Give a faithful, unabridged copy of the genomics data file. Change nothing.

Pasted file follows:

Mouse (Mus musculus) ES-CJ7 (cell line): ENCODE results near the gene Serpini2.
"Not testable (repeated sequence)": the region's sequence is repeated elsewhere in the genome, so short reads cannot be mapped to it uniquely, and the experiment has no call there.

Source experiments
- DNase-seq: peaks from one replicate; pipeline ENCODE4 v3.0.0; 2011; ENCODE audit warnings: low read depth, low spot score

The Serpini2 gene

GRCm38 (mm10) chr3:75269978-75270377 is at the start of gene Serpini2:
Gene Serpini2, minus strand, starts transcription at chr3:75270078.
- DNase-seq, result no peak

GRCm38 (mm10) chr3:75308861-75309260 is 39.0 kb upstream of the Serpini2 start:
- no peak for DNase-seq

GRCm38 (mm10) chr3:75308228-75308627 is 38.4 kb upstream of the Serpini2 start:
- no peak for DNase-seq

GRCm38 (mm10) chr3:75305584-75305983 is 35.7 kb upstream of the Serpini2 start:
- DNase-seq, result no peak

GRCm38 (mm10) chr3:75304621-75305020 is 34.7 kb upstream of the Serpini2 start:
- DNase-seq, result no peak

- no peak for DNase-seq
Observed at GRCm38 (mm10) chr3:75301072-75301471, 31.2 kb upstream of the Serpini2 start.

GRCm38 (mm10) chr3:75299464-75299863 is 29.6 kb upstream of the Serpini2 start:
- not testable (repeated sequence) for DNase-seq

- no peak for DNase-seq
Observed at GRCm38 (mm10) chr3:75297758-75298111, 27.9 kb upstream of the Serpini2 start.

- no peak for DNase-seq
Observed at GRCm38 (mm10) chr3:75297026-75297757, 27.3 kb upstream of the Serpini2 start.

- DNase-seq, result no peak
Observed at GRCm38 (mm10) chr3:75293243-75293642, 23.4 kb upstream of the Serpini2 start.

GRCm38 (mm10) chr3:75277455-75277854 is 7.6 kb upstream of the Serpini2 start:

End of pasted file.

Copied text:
Mouse (Mus musculus) ES-CJ7 (cell line): ENCODE results near the gene Serpini2.
"Not testable (repeated sequence)": the region's sequence is repeated elsewhere in the genome, so short reads cannot be mapped to it uniquely, and the experiment has no call there.

Source experiments
- DNase-seq: peaks from one replicate; pipeline ENCODE4 v3.0.0; 2011; ENCODE audit warnings: low read depth, low spot score

The Serpini2 gene

GRCm38 (mm10) chr3:75269978-75270377 is at the start of gene Serpini2:
Gene Serpini2, minus strand, starts transcription at chr3:75270078.
- DNase-seq, result no peak

GRCm38 (mm10) chr3:75308861-75309260 is 39.0 kb upstream of the Serpini2 start:
- no peak for DNase-seq

GRCm38 (mm10) chr3:75308228-75308627 is 38.4 kb upstream of the Serpini2 start:
- no peak for DNase-seq

GRCm38 (mm10) chr3:75305584-75305983 is 35.7 kb upstream of the Serpini2 start:
- DNase-seq, result no peak

GRCm38 (mm10) chr3:75304621-75305020 is 34.7 kb upstream of the Serpini2 start:
- DNase-seq, result no peak

- no peak for DNase-seq
Observed at GRCm38 (mm10) chr3:75301072-75301471, 31.2 kb upstream of the Serpini2 start.

GRCm38 (mm10) chr3:75299464-75299863 is 29.6 kb upstream of the Serpini2 start:
- not testable (repeated sequence) for DNase-seq

- no peak for DNase-seq
Observed at GRCm38 (mm10) chr3:75297758-75298111, 27.9 kb upstream of the Serpini2 start.

- no peak for DNase-seq
Observed at GRCm38 (mm10) chr3:75297026-75297757, 27.3 kb upstream of the Serpini2 start.

- DNase-seq, result no peak
Observed at GRCm38 (mm10) chr3:75293243-75293642, 23.4 kb upstream of the Serpini2 start.

GRCm38 (mm10) chr3:75277455-75277854 is 7.6 kb upstream of the Serpini2 start: